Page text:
Nine cents have been enough to make tens of thousands of Brazilians cry foul for a week.
For the demonstrators who have transformed streets in Sao Paulo and Belo Horizonte into protest battlegrounds, it isn't so much that the price of a bus ticket went up from 3.00 to 3.20 reais ($1.38 to $1.47).
The small bump in fare was the straw that broke the camel's back in a much larger issue, and protesters plan to march again Tuesday to vent their anger.
Though it's nothing new for WikiLeaks to publish information belonging to a private company, Monday's release of Stratfor e-mails might beÂ an indication that for the first time, AnonymousÂ and WikiLeaksÂ have worked together. And that could have legal consequences for WikiLeaks' editor Julian Assange, experts say.
In December, AnonymousÂ claimedÂ it had hacked Stratfor, the Austin, Texas-based private companyÂ that produces intelligence reports for clients. On Monday, WikiLeaksÂ began releasing 5 million e-mails it said belonged to Stratfor that reveal, WikiLeaksÂ says, a litany of injustices by the company.Â WikiLeaksÂ is calling theÂ leakÂ The Global Intelligence Files.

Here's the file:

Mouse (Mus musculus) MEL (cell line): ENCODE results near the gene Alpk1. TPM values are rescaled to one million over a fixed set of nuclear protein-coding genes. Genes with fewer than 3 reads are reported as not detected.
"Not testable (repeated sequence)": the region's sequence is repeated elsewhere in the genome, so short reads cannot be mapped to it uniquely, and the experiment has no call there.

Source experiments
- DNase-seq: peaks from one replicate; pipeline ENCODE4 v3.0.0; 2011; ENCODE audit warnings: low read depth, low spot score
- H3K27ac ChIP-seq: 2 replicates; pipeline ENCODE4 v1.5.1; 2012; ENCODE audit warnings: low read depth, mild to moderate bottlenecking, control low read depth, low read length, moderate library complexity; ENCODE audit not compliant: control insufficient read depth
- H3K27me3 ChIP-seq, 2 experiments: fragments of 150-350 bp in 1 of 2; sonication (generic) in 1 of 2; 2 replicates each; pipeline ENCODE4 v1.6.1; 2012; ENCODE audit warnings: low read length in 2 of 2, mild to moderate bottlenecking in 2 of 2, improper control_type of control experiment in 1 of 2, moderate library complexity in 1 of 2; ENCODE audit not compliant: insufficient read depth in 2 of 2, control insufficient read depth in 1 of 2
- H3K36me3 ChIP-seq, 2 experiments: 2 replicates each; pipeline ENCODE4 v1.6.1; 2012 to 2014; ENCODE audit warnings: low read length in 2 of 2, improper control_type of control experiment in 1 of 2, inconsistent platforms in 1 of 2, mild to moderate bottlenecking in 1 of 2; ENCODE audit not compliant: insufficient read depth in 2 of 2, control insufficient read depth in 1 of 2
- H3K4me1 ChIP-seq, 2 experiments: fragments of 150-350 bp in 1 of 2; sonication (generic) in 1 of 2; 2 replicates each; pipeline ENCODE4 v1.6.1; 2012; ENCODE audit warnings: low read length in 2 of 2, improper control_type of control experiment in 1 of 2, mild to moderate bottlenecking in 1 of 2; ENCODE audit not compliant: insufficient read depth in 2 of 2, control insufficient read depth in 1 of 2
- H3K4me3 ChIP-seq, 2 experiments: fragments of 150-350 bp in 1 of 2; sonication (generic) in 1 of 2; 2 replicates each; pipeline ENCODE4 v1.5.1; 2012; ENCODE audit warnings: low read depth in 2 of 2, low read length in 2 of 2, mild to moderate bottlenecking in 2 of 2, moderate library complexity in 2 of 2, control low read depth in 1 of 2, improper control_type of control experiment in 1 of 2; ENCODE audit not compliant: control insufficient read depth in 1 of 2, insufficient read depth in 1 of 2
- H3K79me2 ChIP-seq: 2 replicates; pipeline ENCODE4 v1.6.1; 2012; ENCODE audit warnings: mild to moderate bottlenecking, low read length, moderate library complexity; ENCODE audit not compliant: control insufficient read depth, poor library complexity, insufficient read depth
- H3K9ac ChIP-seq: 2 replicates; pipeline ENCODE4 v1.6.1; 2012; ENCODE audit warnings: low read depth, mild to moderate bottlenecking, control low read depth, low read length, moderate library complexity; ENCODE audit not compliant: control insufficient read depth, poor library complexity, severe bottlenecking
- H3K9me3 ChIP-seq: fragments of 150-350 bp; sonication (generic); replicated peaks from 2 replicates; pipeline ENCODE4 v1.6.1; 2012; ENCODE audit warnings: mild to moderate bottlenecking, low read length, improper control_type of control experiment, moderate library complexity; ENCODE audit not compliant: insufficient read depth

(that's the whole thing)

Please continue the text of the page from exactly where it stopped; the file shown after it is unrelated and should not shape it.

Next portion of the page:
WikiLeaks has not said where it got the e-mails. Anonymous, an amorphous group of hackers worldwide,Â is claimingÂ on Twitter and on other social media that they gave it to the site. Numerous media outlets such as the Washington PostÂ and WiredÂ are reporting the partnership.
"Their [WikiLeaksÂ and Anonymous] working together made sense. Anonymous did the hack, had the stuff and in the end decided that someone else would be better-suited to comb through this and release it," said Gregg Housh, who acts as a spokesperson for Anonymous. "AnonymousÂ just didn't have the ability to go through all the e-mails themselves. This was a happy partnership.Â WikiLeaks did such an awesome job categorizing the [State Department] cables."